Wednesday, August 22, 2007

Gordon Gibson Pines for the Good Old Days

Gordon Gibson has written yet another of his screeds in the Globe and Mail advocating assimilation (integration) as the solution for the social troubles of Indians. In doing so he suggests that this is someway a novel idea that has yet to be tried.

Stepping back and actually looking at it, it is a bit tricky trying to actually determine what Mr. Gibson is recommending unless it is the wholesale abolition of the special legal standing of aboriginal people. The reality is that there are no legal or policy impediments to integration for any aboriginal person who is so inclined. Every aboriginal person has the rights that the non-aboriginal people have: the right to vote, the right to own property, the right to move or leave the country, the right to access the nation’s health care system and education system. What distinguishes aboriginal people is that they have additional rights such as their constitutional rights and their statutory rights in relation to the reserves under the Indian Act.

It seems that what Mr. Gibson is really advocating is the wholesale abolition of these rights and privileges as well as the special protections afforded to aboriginal people so that they disappear as a distinct social problem. This would entail the abolition or breaking up of the reserves, the disbanding of the band councils, the repeal of the Indian Act, the extinguishment of aboriginal and treaty rights and finally the repeal of s. 35 of the Constitution Act, 1982 and s. 91(24) of the Constitution Act, 1867. This would no doubt result in immediate assimilation from a public policy perspective as then there would no longer be a category of persons defined as ‘Indians’ and their poverty and desperation would merely be absorbed into the great mass of the rural and urban poor. The colour of desperation would remain the same but at least the label would disappear.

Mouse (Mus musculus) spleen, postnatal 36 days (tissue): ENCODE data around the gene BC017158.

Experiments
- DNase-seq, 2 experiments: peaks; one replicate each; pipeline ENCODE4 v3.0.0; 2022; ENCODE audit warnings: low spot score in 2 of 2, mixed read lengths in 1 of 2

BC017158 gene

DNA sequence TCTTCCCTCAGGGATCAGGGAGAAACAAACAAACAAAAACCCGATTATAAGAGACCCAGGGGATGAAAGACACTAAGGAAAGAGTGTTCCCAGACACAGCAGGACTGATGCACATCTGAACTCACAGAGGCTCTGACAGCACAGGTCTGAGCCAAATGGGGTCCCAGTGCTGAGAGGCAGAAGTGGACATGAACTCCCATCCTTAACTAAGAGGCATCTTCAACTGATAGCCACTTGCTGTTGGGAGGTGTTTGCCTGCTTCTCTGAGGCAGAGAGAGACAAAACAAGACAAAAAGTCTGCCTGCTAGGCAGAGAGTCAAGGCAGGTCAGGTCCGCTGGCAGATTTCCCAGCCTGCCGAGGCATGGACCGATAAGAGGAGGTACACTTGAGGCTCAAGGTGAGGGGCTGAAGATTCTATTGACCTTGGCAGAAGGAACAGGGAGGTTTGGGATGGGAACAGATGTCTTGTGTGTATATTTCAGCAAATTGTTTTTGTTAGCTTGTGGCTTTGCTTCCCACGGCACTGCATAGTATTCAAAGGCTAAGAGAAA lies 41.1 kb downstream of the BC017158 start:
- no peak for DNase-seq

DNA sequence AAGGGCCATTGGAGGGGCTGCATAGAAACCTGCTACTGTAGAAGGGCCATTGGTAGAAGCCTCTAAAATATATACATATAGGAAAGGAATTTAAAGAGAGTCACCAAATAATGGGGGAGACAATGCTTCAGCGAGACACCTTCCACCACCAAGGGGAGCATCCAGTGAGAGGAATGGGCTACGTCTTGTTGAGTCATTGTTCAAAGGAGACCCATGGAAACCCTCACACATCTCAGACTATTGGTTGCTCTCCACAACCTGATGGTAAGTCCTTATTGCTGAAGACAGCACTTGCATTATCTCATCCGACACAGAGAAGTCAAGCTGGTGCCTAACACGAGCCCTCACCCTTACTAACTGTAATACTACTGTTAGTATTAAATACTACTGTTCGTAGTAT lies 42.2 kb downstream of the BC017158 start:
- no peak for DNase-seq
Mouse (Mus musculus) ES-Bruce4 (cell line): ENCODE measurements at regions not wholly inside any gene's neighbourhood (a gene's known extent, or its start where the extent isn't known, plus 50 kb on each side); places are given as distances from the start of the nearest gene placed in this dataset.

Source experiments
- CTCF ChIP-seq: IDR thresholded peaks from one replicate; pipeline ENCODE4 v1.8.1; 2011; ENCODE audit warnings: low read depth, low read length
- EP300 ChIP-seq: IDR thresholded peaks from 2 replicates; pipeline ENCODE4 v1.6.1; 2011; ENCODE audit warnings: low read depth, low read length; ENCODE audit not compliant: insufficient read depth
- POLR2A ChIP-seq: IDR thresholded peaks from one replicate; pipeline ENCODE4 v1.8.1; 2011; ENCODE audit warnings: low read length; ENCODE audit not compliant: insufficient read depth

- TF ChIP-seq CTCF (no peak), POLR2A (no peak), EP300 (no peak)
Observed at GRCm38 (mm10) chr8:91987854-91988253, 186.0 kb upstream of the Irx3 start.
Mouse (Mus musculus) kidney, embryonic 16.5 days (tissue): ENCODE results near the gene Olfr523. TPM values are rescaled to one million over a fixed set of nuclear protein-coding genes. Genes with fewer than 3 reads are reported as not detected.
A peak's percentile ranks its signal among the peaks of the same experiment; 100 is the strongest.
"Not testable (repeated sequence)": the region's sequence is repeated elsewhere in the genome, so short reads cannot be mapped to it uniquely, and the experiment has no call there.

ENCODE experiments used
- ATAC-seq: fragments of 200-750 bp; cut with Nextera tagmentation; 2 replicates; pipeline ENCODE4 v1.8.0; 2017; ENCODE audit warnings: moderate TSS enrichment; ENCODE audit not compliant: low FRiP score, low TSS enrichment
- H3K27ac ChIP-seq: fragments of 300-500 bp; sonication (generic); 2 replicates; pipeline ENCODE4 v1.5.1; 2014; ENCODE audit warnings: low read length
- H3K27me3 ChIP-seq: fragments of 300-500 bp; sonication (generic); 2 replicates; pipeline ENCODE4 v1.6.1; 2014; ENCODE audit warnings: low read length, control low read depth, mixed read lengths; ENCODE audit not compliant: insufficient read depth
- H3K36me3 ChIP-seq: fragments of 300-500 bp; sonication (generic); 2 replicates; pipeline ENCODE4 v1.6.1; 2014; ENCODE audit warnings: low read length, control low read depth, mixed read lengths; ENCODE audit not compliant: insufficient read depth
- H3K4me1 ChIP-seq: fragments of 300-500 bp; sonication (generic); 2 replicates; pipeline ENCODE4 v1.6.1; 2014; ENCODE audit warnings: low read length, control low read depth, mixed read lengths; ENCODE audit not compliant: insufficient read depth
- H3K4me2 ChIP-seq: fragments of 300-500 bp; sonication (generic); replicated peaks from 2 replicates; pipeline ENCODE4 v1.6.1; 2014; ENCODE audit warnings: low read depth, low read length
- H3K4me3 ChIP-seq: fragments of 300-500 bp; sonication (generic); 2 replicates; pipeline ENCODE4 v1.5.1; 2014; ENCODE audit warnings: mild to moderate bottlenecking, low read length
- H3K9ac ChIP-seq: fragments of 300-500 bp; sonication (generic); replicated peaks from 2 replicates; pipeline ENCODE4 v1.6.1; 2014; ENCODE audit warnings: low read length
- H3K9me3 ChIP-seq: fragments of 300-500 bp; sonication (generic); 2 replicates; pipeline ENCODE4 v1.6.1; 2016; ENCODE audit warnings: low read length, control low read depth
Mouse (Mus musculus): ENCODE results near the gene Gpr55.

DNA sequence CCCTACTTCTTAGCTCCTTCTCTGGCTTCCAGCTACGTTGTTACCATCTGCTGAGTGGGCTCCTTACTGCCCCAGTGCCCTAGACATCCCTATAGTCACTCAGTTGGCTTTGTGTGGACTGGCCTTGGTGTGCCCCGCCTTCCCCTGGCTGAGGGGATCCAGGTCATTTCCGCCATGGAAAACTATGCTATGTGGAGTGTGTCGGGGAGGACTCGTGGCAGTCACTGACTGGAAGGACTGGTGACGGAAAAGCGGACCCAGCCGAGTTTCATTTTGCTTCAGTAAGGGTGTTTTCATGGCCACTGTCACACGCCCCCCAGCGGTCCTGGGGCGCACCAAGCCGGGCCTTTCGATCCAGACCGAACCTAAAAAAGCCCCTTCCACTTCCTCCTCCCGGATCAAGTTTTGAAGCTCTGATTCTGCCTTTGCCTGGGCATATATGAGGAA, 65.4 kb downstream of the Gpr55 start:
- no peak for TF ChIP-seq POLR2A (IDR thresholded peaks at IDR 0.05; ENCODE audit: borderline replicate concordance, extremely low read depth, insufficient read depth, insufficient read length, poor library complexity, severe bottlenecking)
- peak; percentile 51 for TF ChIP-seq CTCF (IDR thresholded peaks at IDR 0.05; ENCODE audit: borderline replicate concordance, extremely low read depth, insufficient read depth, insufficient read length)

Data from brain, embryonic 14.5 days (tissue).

What is pathetic about Mr. Gibson’s analysis is that it is so ignorant of real history. The policy of integration (also known as assimilation or enfranchisement) is that it has been the cornerstone of Canadian aboriginal policy since the 1750’s. Colonial officials were faced with an inconvenient truth of their own: there were a lot of Indians in this supposedly empty colony and they had the ability to make everyone’s life sticky. Colonial officials being more pragmatic men than Mr. Gibson knew that they could not merely wish the Indians away (“presto, you’re white”) and so they devised a series of policies which recognized the ‘facts on the ground’ (namely that the Indians were on the land and apparently had rights) while establishing conditions that created incentives to either assimilate or disappear. These incentives included limiting practical land rights to reserves, limiting the right to vote (unless enfranchised), denying the right to own property (unless enfranchised) and denying educational choice (unless enfranchised). As the aboriginal threat became lesser the assimilative pressure was increased by attacking cultural institutions such as the potlatch and language through the Criminal Code and the residential school system.